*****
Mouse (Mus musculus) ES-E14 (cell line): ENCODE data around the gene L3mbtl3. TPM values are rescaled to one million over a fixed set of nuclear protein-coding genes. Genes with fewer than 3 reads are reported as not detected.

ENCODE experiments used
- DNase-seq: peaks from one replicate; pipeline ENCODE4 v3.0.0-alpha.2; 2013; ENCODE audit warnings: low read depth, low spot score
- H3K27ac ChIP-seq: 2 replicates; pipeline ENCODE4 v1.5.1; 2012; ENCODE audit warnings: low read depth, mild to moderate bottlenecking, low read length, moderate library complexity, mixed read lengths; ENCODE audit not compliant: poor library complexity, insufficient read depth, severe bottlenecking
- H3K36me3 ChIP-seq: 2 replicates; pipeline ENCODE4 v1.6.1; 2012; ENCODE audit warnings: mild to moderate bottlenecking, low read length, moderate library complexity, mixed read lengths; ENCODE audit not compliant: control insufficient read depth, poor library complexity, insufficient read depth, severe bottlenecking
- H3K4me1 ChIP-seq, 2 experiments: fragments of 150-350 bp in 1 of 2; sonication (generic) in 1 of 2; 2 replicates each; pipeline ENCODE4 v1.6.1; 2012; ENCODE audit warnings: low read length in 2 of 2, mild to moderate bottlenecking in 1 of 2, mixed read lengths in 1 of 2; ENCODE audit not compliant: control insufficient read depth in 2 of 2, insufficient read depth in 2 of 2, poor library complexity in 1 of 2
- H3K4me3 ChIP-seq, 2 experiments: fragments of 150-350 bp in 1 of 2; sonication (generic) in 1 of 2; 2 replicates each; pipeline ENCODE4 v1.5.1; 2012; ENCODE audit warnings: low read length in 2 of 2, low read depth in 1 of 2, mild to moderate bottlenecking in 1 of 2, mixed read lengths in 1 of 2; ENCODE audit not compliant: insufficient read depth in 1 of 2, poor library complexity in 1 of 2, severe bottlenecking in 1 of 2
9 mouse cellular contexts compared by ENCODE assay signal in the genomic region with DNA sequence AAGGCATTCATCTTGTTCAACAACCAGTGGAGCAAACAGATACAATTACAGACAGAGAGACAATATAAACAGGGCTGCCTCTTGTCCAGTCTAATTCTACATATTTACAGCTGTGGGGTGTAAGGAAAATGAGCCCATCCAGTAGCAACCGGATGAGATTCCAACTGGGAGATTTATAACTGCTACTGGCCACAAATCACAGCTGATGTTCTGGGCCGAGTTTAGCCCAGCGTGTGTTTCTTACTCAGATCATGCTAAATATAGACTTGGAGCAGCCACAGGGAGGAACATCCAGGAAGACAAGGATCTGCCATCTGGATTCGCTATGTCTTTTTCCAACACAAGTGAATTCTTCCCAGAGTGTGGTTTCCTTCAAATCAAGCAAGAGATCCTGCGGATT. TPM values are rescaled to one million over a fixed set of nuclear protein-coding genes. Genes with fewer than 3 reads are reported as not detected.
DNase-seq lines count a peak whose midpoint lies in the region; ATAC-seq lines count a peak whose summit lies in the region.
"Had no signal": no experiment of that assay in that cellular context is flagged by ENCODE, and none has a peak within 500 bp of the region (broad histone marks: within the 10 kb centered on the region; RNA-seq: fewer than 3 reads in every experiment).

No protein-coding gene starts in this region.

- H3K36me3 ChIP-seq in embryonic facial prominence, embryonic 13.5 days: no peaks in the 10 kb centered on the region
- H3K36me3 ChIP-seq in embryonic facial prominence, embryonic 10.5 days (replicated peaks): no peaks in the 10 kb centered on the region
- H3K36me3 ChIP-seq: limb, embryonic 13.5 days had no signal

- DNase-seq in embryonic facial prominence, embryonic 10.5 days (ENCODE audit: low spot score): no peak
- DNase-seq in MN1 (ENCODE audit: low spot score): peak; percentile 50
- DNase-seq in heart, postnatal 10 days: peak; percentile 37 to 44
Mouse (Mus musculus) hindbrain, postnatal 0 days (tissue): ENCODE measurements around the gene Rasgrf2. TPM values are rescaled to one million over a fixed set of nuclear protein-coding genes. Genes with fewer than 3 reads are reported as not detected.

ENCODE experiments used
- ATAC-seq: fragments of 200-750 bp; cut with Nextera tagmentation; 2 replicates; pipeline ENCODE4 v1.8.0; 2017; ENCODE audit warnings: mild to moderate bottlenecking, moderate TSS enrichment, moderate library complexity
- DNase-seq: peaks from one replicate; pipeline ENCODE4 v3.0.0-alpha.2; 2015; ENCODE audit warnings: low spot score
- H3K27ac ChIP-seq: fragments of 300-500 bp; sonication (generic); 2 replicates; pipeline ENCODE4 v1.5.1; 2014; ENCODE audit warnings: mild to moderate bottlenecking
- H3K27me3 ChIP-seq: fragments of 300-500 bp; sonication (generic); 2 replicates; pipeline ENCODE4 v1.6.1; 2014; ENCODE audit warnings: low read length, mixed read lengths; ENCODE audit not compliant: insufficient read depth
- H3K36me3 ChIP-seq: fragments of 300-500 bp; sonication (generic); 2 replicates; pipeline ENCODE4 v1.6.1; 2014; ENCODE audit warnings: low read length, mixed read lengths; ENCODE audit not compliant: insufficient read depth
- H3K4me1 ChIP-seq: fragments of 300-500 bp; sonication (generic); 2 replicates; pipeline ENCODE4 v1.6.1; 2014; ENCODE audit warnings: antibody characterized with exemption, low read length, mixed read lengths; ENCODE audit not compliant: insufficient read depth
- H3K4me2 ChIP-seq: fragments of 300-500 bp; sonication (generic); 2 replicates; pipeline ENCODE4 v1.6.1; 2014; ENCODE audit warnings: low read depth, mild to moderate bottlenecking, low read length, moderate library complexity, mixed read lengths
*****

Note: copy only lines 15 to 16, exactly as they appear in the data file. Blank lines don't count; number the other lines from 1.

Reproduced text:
- DNase-seq in embryonic facial prominence, embryonic 10.5 days (ENCODE audit: low spot score): no peak
- DNase-seq in MN1 (ENCODE audit: low spot score): peak; percentile 50